Email Push Service :) smtp+dnotify+Asterisk+... :)
elliotf-openmoko-discuss at grat.net
Wed Jan 31 08:48:31 CET 2007
Andreas Kostyrka wrote:
> * Elliot F. <elliotf-openmoko-discuss at grat.net> [070131 03:45]:
>> Or you could simply modify the mail server to trigger a script when a message is delivered, rather than having to poll each directory/file. A procmail/maildrop filter would be one way
>> to implement it easily (allowing you to filter for messages from specific people, to certain folders, etc.)
> With the specific problem that you have nowhere to push to. Normal
> GPRS has to live with a strict NAT firewall. That's (and because of
> billing aspects) probably why pushmailservices usually have their own
My point was that the mail server (MDA, as I was suggesting with
procmail) would trigger the event that notifies the phone client that a
new message arrived. I wasn't suggesting that the server is going to
connect to port 1025 on the phone and deliver via SMTP. :) The client
would be notified and pull any new messages.
>> I really like this idea. As I understood it, many previous "push email" services relied on sending an SMS message to the phone, which made the phone perform the actions that you
>> describe (get new mail.) However, hooking in directly to the incoming call would save the money that SMS messages cost.
> Nope, real push mail is just that. It just needs support from the
> network. Or a special low bandwidth protocol to poll.
> E.g. one of the highest prices mentioned here was 1KB at 3cent (CDN).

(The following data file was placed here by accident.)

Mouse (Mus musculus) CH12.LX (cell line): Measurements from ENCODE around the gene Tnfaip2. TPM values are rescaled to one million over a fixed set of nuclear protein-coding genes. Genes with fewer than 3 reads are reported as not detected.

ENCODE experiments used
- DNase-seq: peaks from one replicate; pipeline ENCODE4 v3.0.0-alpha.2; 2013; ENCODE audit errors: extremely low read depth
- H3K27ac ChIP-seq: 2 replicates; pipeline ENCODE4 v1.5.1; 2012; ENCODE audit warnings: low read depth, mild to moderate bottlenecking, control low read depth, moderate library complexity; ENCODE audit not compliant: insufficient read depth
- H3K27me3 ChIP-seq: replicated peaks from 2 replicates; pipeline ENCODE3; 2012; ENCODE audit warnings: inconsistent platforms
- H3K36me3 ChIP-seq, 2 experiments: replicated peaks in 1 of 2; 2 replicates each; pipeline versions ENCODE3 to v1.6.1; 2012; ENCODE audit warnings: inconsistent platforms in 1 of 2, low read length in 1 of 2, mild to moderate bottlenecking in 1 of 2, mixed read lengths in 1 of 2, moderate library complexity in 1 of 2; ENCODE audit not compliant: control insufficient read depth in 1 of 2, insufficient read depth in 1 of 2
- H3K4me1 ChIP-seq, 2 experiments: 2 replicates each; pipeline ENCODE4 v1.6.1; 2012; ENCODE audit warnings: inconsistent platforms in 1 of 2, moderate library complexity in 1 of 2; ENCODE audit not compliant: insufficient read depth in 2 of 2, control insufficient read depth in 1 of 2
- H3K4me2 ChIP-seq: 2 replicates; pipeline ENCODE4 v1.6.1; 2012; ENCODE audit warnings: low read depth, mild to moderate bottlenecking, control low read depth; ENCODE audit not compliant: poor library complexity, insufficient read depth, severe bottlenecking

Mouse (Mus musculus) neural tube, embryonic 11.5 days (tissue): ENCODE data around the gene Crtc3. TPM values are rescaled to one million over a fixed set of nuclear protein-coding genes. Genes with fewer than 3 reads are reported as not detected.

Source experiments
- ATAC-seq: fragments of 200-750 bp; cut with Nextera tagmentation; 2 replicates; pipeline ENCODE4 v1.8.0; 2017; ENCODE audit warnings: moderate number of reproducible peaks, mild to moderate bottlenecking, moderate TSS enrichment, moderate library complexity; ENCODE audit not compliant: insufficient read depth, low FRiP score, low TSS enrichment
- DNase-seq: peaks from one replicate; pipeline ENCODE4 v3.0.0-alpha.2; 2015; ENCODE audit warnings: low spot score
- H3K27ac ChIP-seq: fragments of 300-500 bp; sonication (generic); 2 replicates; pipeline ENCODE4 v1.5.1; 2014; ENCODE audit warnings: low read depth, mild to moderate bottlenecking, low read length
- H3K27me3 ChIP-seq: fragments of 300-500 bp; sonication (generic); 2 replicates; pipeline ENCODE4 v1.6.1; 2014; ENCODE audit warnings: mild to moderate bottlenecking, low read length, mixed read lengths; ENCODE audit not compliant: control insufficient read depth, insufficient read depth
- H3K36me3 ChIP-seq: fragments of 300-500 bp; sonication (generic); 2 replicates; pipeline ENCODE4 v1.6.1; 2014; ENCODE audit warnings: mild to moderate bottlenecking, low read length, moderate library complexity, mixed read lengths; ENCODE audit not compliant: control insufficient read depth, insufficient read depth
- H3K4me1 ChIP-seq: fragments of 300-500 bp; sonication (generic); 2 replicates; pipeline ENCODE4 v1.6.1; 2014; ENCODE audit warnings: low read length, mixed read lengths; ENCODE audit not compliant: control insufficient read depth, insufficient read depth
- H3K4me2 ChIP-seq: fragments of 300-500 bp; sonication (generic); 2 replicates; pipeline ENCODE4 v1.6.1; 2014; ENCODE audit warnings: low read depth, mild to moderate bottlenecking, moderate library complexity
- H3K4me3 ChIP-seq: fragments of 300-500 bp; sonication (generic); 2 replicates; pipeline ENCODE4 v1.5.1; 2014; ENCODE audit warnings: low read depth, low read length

> Still, one could design a protocol that sends one "I'm alive byte" say
> 30 minutes, and listens all the time for an "you've got mail byte".
Don't forget protocol overhead. UDP header alone is 8 bytes, plus IP
header, and it doesn't get much more lightweight than that. Of course,
you won't know if the packet actually made it to the destination. :)
> That would mean, a standby cost of 1KB every 20 days. That's assumming
> a keep alive is needed every 30 minutes. Guess it would make sense to
> support an additional mode where (for the home network) the phone
> senses the right standby before the NAT firewall kills our TCP
> connection. (But that should be manual, because the reconnects needed
> during probing will use up some KB)
Why bother polling at all? You would be repeatedly starting up or
maintaining a data connection when there may/may not be a need. I'm not
sure, but I would assume it would also use more power while maintaining
the connection (due to the radio.) Why not use some sort of method to
notify the client when there is a message (via SMS or call from a known
>> I'd be interested in seeing/hearing what hooks/services will be exposed. Will the incoming calls trigger a dbus message or something similar?
>>> 5. skript2 will switch on GPRS and fetch the new
>>> mail via POP or IMAP
>>> and after downloading the mail it will inform
>>> the user (depend on the dailingprofil)
>>> So did I missed something? Why is push services
>>> and the software for this such a hype?
> Yeah, the original poster missed the fact, that in most billing plans
> switching off GPRS is expensive. E.g. GPRS is billed usually in blocks
> of 10/100KB (this applies btw also to xMB included plans in Austria).
> So switching off GPRS while you've fetched a 2KB email is plain stupid.
There's no reason to be insulting. Please try to be respectful and
educate rather than insult. Besides, I don't think turning on GPRS
and/or leaving it on to poll is any better. You're wasting battery life
and data with maintaining a persistent connection/polling. Also, I
believe that voice calls cannot be received when a data connection is
active. Please correct me if I'm wrong.
Getting a call from a known number and not having the phone ring is free
in most places. It's free, doesn't take much battery life, and doesn't
spend data by polling. That is the best part of Robert's idea.
>> Because it's very handy, and very well integrated. Blackberry and Windows Mobile (or whatever it's called) have the pieces at both ends that are required for the integration.
> Yeah, and the support of the network providers ;)
Which isn't strictly necessary.
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